Conquering China with bright sweetness: The art of Tzvika Horesh

Artist and designer Tzvika Horesh designed an Israeli education center in China, now he means to introduce the Middle Kingdom to his neo-pop artworks.

SUPER BEAR, from the eppy teddy series by Tzvika Horesh. (photo credit: Courtesy)
SUPER BEAR, from the eppy teddy series by Tzvika Horesh.
(photo credit: Courtesy)
Wuhan, China may be in the news for some very different reasons, but when Israeli artist and designer Tzvika Horesh thinks of the city at the heart of the coronavirus outbreak, it is with love and enthusiasm for the Israeli education center he designed there.
Horesh did not create the educational philosophy of Hamood (cute in Hebrew). That was carried out by educators from Kaye College in Beersheba. According to their website, the Kaye College team followed the ideas of the late progressive educator Gideon Levine. Born in Wroclaw in 1921, Levine authored a concept of the kindergarten as a “flowing space” in which the qualities demonstrated by each toddler are met by the teacher as opposed to a “top-to-bottom” concept, in which all the toddlers are meant to do something as part of a wider plan, regardless of their preferences.
The unique educational center is not a Jewish school and the Chinese infants are not meant to be taught religious Jewish values. Rather, the school offers a blend of Israeli values, such as creativity and innovation, alongside Jewish values of respecting mutual aid and honoring the family, Dr. Barbie Shapir of Kay College told the Post.
Horesh describes how he suggested special sensors were installed near the play area so when toddlers build sand mountains something unusual happens, such as paint being introduced to their playing zone.
The concept is that the children are taught valuable lessons by Leo the lion, who introduces the toddlers to his master, no other than the famous scientist Albert Einstein, and a series of animals.
Using the familiar cultural convention of the lion being the king of the jungle, each animal has a trait or special gift (the dog, for example, represents the value of friendship) and the children, with the help of the lion, are taught how each member in a group can help the others and be accepted by them.
As a nod to Chinese culture, the lion speaks highly of his master, Albert Einstein, and tells the children he “arrived from Israel to China today in a suitcase.”
“This is absolutely true,” Horesh tells me, “I had a woman knit me a stuffed animal that looks like Leo and I really did take him with me from Israel to China – that was the stuffed animal used to tell the story to the children.”
Leo the lion has a Star of David tied to him, and the ancient Jewish symbol is often used in the design of the materials and the center itself.
Shapir, who developed the educational aspect of Hamood, said she speaks with its Chinese director daily.
“As the children can’t leave their homes [due to coronavirus],” she said, “teachers have video classes so they can stay in touch with the children via phone and send them coloring pages.” Hamood now operates ten such centers and “very much want to promote their brand as Jewish education centers,” she said.
In June, Horesh will return to China to present his works in Shanghai. Among them are The Royal Rabbit and eppy teddy [eppy stands for epidemic] works. Like the teddy bear, the rabbit stands for various things. Erotic energy is one, as the rabbit is a known stand-in for fertility and love, such as in the symbol of the Easter Rabbit. Yet, for Horesh, the rabbit is also the white rabbit that leads Alice in Wonderland to fantastic new landscapes.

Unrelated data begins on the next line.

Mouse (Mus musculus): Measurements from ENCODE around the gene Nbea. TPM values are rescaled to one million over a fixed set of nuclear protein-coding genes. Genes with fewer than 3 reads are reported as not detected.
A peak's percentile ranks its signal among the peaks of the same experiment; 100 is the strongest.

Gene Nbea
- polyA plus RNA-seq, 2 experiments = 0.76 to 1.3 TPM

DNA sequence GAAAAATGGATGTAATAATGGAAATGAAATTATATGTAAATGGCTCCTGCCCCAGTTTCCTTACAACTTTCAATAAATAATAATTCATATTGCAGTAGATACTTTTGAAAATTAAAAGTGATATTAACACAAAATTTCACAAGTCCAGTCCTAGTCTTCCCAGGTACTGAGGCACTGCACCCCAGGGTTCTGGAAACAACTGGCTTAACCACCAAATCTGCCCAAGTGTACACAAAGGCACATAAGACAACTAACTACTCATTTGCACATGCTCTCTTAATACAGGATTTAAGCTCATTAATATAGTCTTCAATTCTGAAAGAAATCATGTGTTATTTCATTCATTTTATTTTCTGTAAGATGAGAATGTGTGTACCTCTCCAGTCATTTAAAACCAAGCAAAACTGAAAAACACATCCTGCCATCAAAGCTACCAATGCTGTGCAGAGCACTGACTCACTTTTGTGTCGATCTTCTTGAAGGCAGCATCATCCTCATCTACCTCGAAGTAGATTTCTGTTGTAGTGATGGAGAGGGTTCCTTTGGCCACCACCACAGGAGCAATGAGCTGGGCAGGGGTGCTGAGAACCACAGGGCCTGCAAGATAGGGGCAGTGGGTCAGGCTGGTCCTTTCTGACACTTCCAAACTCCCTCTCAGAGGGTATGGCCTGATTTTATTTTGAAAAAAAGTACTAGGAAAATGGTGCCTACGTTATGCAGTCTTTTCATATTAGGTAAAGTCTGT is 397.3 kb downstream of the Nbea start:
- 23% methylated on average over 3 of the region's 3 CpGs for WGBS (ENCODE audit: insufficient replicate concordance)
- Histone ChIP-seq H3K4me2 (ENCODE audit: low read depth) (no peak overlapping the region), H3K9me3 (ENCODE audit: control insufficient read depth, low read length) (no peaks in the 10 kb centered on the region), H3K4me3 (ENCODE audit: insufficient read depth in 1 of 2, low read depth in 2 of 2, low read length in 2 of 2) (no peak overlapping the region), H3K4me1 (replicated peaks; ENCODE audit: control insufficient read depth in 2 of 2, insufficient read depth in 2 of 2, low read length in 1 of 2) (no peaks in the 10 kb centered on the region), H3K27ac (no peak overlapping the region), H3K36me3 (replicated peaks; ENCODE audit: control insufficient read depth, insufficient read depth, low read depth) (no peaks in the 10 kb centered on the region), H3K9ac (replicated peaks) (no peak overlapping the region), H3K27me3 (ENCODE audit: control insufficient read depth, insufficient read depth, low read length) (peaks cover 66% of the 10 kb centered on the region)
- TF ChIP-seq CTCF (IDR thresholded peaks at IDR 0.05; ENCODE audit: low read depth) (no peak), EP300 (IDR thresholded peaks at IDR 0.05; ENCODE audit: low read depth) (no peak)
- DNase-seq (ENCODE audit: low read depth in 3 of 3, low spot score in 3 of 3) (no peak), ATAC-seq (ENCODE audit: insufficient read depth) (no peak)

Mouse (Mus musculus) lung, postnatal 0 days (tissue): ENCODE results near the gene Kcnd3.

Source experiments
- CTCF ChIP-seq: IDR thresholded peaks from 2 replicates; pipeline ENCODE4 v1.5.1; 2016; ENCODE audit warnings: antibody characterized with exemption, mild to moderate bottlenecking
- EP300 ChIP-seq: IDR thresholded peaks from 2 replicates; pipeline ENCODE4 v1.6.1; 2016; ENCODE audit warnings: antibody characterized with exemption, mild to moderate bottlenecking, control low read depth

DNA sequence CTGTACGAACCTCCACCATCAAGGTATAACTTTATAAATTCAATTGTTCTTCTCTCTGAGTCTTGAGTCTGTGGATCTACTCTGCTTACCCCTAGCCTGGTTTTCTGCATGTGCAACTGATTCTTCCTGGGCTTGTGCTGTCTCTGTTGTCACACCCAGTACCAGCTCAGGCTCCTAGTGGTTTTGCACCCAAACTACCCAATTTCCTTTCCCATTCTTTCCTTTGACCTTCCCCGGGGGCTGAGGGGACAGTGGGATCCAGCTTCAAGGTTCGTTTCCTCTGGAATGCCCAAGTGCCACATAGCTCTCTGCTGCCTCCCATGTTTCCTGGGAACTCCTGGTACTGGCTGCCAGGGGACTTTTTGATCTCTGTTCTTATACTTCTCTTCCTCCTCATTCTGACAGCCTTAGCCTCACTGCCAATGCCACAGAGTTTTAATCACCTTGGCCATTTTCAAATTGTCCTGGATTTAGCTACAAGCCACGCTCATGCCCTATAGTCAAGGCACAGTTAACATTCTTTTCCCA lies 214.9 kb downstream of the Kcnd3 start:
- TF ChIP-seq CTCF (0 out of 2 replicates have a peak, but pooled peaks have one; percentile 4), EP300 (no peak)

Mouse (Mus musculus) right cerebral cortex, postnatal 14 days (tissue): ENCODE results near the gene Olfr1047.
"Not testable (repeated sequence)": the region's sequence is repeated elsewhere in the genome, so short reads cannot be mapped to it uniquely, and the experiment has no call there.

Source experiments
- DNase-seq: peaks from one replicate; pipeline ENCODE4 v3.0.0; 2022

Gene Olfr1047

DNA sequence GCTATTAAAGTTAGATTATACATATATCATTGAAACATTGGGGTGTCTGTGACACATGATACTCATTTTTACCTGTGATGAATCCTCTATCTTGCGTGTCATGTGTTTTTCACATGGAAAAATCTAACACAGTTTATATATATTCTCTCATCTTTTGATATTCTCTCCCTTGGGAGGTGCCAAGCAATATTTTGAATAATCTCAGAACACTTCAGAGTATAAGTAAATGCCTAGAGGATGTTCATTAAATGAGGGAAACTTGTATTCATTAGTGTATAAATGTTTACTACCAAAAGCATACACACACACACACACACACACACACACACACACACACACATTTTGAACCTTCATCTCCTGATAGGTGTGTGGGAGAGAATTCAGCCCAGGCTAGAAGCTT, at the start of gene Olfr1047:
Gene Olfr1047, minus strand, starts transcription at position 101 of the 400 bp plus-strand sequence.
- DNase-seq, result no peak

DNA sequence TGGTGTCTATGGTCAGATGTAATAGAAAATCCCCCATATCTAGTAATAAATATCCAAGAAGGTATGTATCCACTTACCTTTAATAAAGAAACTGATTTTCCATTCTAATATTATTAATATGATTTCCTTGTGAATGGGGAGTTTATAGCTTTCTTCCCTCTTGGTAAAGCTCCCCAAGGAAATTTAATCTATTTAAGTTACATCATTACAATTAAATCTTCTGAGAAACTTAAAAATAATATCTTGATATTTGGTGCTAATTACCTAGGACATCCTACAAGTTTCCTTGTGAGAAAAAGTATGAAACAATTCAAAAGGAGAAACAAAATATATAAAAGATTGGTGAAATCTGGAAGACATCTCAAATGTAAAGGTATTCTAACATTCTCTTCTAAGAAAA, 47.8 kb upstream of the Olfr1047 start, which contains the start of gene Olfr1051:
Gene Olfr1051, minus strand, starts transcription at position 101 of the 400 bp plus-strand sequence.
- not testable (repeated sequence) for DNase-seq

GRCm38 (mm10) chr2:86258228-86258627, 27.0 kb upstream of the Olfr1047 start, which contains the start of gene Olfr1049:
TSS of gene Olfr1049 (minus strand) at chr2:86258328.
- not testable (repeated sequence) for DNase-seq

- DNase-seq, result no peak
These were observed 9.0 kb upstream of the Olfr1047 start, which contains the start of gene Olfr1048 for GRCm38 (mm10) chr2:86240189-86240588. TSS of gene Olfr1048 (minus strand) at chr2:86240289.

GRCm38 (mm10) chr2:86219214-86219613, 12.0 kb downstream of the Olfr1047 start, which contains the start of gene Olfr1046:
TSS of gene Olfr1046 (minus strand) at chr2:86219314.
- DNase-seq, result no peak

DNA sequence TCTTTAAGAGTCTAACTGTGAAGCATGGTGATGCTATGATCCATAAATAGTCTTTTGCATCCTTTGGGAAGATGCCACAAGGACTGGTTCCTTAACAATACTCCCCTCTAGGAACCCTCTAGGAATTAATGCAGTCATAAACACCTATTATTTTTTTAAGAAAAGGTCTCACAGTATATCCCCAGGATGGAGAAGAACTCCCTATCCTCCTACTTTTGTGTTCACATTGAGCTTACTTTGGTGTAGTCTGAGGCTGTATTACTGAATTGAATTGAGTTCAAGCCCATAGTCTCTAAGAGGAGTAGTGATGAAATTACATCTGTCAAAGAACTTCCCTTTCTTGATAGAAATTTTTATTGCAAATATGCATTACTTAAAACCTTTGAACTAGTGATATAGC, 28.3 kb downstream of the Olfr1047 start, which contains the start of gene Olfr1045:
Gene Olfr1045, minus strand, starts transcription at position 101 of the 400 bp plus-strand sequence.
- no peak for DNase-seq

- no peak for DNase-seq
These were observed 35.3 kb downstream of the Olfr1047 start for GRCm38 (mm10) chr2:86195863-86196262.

HORESH FIRST came to China in 2017 as part of the Ride with the Wind exhibition, shown in Macau and Guangzhou. He presented his art alongside Dudu Gerstein, another successful commercial artist Horesh feels that, like himself, hasn’t gotten his fair shake as far as the art world goes.
“Art has no right to exist if nobody buys it,” Horesh says. “The greatest recognition is to get love, and getting love means to get something material.”
He points out that he had been painting since he was eight years old and sold his paintings since he finished his army service. “I don’t mind getting a sheep for a painting,” he jokes, meaning it doesn’t have to be money. “But it’s important to get something.”
Arguing that it is possible to make objectively good art, Horesh quotes Emmanuel Kant to explain that there are objective reasons why people buy his works and that he works hard to create objects that speak to everyone.
The teddy bear for example, he says, is a cute and soft toy connected to childhood. By creating a massive statue of a teddy bear made from gleaming gold the viewer encounters a surprise. A soft small object had been reintroduced on a much grander scale with all the making of a pop-star, gleaming and shiny. “Even a person who doesn’t want to buy it gets a kick out of it,” he insists.
Horesh also creates brands and spaces for event halls such as Alma Spencer in Tel Aviv. Alma Spencer, like Aunt Jemima, is a work of complete fiction meant to give a unique identity to a product.
Horesh not only designed the space for the hall based on the idea of circular motion – as the character is meant to be a sea-faring cook who finally reached Tel Aviv – he also wrote the texts used by the company.
Aunt Jemima was introduced to the world in a song written by black minstrel Billy Kersands. The song, Old Aunt Jemima, led to the Quaker Oats Company using a visual representation of her since 1893.
“Notice that nowhere do you see Alma Spencer,” Horesh explains. His focus was on her hands as they cook, not on creating a model for the company.
This summer, Horesh will be able to offer visitors in Shanghai a leap with him into the mystery.